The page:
A session during an international pro-abortion conference identified the existence of the Roman Catholic Church as one of the major obstacles to making elective abortion available globally, said the former executive director of the American Association of Pro-life Obstetricians and Gynecologists (AAPLOG).
During an interview with cardiologist Peter McCullough, M.D. for his Courageous Discourse Substack’s “Profiles in Valor,” board-certified OB/GYN Donna Harrison, M.D. said she once had an opportunity to attend “incognito” the first world-wide pro-abortion conference.
“And what I learned there was a little bit astounding,” she shared regarding one of the conference’s breakout sessions:
They were talking about what are the obstacles to making elective abortion available worldwide … And what they said was that there’s four obstacles: number one, conscientious objection by Hippocratic healthcare physicians; number two, the presence of the Roman Catholic Church, and Protestant missionaries in healthcare; number three, ultrasound, which unfortunately turns the mind of the mother toward the humanity of her fetus; and number four, the people don’t want elective abortion, but we’re gonna give it to them anyway – through the legal system.
“I was astounded,” Harrison said. “What an elitist view, and having nothing to do with, and actually directly opposed to the Hippocratic Oath,” in which physicians make a commitment to “do no harm.”
Harrison said that, since that conference, pro-abortion activists have been waging war against conscientious objection and the Hippocratic Oath.
The former AAPLOG CEO delivered an address titled “Restoring the Oath of Hippocrates as a Foundation of American Medicine” in late October at the annual conference of the Association of American Physicians and Surgeons (AAPS). Harrison is currently AAPLOG’s director of research.
McCullough delivered the keynote address at the AAPS conference. Noting the topic of Harrison’s talk, he observed “how in the last few years, it’s been obvious that doctors have walked directly away from the Hippocratic Oath.”
Harrison further explained: “Part of my talk was to explain that the state actors that want control of medicine see physicians as agents of the state.” The argument that since physicians are licensed by the state they should also be agents of the state is “terrifying,” she asserted.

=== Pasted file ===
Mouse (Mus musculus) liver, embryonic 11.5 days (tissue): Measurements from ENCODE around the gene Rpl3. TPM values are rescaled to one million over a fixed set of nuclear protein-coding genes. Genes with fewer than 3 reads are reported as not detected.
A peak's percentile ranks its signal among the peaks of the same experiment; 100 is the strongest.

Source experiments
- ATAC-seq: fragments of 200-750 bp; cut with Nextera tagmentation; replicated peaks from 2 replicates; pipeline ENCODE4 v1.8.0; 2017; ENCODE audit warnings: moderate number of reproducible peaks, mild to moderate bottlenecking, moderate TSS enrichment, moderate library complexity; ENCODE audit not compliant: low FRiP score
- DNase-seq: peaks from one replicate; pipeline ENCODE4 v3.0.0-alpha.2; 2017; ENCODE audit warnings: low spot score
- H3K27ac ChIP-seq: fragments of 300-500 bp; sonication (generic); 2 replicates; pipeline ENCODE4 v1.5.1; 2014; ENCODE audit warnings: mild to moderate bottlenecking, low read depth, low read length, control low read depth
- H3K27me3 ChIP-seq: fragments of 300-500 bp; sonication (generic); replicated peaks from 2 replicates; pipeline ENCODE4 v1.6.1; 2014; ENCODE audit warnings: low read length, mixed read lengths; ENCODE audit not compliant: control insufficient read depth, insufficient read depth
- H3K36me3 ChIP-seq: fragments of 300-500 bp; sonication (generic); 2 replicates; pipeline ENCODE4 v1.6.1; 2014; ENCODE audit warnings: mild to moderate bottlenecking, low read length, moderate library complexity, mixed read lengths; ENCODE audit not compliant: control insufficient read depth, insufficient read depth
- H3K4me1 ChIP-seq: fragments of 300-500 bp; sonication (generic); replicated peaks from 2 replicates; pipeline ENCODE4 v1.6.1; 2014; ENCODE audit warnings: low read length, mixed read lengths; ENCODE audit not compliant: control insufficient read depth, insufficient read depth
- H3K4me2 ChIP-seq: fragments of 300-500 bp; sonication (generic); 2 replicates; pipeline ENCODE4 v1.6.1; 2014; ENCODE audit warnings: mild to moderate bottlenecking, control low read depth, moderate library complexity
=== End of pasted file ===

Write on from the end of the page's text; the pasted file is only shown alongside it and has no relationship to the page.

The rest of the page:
“We’ve done this experiment in history and it does not turn out well,” she observed. “Look at Stalinist Russia, Nazi Germany. Now it’s China, Cuba – you look at places where the state controls the doctors. They’re the most dangerous people on the planet.”
“That’s a stunning set of revelations,” responded McCullough, who has denounced the COVID vaccines and championed early treatment for the virus.
Harrison noted Hippocrates’ assertion that “there’s something different about medicine”:
There’s something about caring for the patient, no matter what. No matter whether that patient is rich or poor, no matter where they’re from, that we value human life and this particular profession: Hippocratic medical practices dedicated to the life of their patient. That’s the Hippocratic doctors’ primary fiduciary is the life of their patients – not the third party payer, not the state. It’s not public health. It’s a doctor-patient relationship and a solemn promise of never doing you harm.
McCullough asked Harrison to discuss the “drivers” of the “age-old” abortion debate.
In the United States, she observed, most doctors abided by the Hippocratic Oath until the 1940s and 50s. Prior to that era, the early 20th century was beginning to see a frenzy among certain sectors of society that “we had too many people on the planet, and we had to get rid of the bad people and allow for the good people, and that was the start of the eugenics movement at that time.”
Harrison explained that, during the 1930s, the Rockefeller Foundation established the Office of Population at Princeton University:
And that was to do research on population issues, with the understanding of population control. In the 1950s, John D. Rockefeller III called together very elitist funders, as well as conservationists and other people, and formed what’s called a Population Council, which was to fund research and to do research on how to control the population, which they considered to be out of control – too many poor people reproducing. So, they were going to look at ways of controlling the population. This wouldn’t have meant much except that it also became an idea that took hold in the U.S. government.
She provided the example that the Population Council obtained grants to explore funding a drug that would “cause early pregnancy to die.”
“Well, that reality came about in the 1980s,” she said. “And that research was funded by USAID and the National Center for Child Health and Human Development. That’s federal funding of the current drug that is used for abortions – Mifeprex is the trade name, mifepristone is the generic name.”
“But we have such a committed interest in population control that it became a top-down and post policy,” Harrison said.
The pro-life physician said the practice of medicine has gone through a structural change, with medical schools today having “walked away” from the Hippocratic Oath.
“Usually, it’s the money and usually it’s the political pressure,” she said, explaining that with the move away from direct patient care to third-party insurance payers in medicine, “what you saw was, somebody else is intruding in that doctor-patient relationship. Somebody else is coming between the physician and the patient, making it very difficult to focus the primary fiduciary on the patient.”
Insurance companies, Harrison said, now call the shots on what should be decisions made between doctors and patients.
“And this is in direct contrast actually to the Hippocratic Oath,” she asserted.